Below is a list of some recommendations based on real-life crises of the (recent) past. If you want the short version, here it is: Cold hard cash should be just another item in our prepping list, and balanced personal finance is an asset during any crisis. For more detail, follow on:
Cash will be king (stay liquid)
If a financial collapse freezes the system entirely or partially, it’ll probably be for a limited time. How long? Impossible to say. It depends on a lot of things.
If it’s localized (i.e., a few countries or markets), it can be anything from days to a couple of weeks to fix and reboot the system. If it’s something more severe and widespread, it could be longer. Remember, everything is connected.
Either way, it’s unlikely people will turn to gold and silver to pay their bills or buy their food in the short or even midterms. When the market crashes, such as it did early in 2020 due to the pandemic, cash disappears. Everyone has bills to pay and margins to cover, so people dump assets and rush for cash.
Reduce (or eliminate) debts
We’ve changed from a savings-based economy to a debt-based economy during the past half-century. With that, savers have been heavily penalized. Money parked is losing value and fast.
But the fact remains that debt is a drag. Regardless of what happens (Big Reset, a Jubilee, whatever), it’s hard to survive with debt, much less improve our standard of living during a difficult period when we’re overburdened with debt. Paying off debt is extremely important. (Although there are some cases in which you should direct your money elsewhere.)
Millions in the U.S. (and billions worldwide) rely on their pension funds and social securities for their retirement. These funds are based on the stock and bond markets.
A collapse in any of those would jeopardize the future of an entire generation. Or at the very least bring a lot of instability and concern to a considerable number of people.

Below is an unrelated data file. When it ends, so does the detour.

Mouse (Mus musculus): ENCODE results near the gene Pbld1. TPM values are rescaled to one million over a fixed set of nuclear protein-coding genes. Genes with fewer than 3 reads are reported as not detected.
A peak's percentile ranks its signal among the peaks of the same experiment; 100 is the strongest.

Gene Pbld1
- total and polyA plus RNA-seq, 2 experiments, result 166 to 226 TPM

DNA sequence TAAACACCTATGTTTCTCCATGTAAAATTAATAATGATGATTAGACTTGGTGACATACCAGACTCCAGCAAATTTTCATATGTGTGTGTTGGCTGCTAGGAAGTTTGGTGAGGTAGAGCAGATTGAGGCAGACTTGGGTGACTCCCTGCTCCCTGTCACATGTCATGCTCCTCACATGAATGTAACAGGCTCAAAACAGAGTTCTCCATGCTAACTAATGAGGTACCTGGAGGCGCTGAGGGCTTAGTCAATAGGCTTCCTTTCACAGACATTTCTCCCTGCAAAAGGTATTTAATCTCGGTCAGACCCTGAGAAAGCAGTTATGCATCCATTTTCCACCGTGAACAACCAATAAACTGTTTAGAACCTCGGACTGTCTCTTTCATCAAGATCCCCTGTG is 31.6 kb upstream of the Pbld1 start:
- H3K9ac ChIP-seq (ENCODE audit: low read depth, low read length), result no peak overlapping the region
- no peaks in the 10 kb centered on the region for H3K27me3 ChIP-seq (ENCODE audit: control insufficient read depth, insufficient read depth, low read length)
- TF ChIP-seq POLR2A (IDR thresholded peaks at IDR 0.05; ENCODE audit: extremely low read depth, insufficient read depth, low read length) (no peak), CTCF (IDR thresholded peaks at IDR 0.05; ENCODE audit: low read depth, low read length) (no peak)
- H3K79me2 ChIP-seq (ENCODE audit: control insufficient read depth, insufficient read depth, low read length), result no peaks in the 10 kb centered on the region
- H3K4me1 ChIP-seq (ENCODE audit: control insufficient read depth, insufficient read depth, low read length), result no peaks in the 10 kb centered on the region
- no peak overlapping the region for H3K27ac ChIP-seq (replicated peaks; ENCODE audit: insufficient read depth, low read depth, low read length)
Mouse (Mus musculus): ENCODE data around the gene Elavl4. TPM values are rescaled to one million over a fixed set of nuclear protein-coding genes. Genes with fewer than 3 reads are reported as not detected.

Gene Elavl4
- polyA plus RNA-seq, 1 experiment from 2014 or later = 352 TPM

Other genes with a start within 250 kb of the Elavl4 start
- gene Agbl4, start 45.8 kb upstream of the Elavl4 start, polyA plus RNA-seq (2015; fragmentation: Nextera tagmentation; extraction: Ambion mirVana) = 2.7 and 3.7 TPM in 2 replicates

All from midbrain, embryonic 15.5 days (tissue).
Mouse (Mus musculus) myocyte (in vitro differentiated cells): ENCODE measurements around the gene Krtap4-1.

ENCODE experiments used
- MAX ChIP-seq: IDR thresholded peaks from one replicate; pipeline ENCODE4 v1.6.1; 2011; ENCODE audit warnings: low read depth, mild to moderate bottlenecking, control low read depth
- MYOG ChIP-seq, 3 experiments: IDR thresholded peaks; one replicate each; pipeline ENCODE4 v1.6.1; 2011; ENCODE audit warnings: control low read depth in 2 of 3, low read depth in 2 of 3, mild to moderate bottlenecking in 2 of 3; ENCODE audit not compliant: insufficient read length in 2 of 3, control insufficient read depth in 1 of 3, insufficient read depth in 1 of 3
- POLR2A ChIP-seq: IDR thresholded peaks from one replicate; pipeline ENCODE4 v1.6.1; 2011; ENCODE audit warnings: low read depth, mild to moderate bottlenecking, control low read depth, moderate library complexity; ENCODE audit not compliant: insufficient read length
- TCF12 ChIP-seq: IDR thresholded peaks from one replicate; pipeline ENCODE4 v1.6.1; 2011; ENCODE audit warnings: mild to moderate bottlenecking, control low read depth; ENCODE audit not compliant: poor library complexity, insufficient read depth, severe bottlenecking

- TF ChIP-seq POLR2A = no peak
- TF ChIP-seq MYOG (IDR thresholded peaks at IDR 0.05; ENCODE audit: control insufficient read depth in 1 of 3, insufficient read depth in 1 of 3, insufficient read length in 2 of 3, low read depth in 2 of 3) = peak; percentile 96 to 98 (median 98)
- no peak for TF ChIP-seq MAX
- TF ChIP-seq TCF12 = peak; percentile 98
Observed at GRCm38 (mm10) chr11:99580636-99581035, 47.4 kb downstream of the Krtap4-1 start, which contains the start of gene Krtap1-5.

This is more of an a-side note to the topic but nonetheless important. Get to know how secure is your future. We’ve entered a period of serious generational changes, and this will accelerate.
Keep finances in order
Economic downturns force people to change their standard of living. But it’s much better to make any adjustments before the real storm hits. If nothing serious happens, well, even better.
There’s no telling when or how hard it will hit, but it’s never too soon to start and try to balance things out, if possible, creating a surplus that one may use to increase savings or invest.
I’ve recently moved to a place where rent is 30% cheaper than my previous home. It’s still a safe and decent place, and I can still walk or bike to work and most places like before, so I kept those savings.
That’s just one of many changes I made in my finance and consumption habits recently. Having lived half of my life with high inflation, economic shocks, and all, I prefer to sacrifice now when it’s not yet too bad (especially when I see dark clouds forming on the horizon). Reducing your fixed expenses can really help.
Keep a cash reserve
This is a straight prepping tip and the main point of this article. Forearmed is forewarned. The purpose of such reserve is particular: to cope with sudden disruptions in currency supply or banking services that can come from market crashes and abrupt monetary policies.
The amount should be related to personal expenses and needs and in proportion to one’s finances. There’s no rule, but in general, I keep enough for three months, at least. Six is better. (Here’s some advice on building an emergency fund.)
Once again, this is not money for wealth preservation or investment but survival. It’s the getaway money. Inflation is running hot everywhere, so it’s a bad strategy to keep a lot under the mattress. Besides, any situation that’s not resolved in 90 or 120 days will require a shift in strategy.
If possible, have this reserve in your local currency and some in a foreign to diversify. Yes, even if you live in the U.S., which still has the mighty USD, it can be a good idea to have a few Euros, Yens, Swiss Francs, and British Pounds stashed.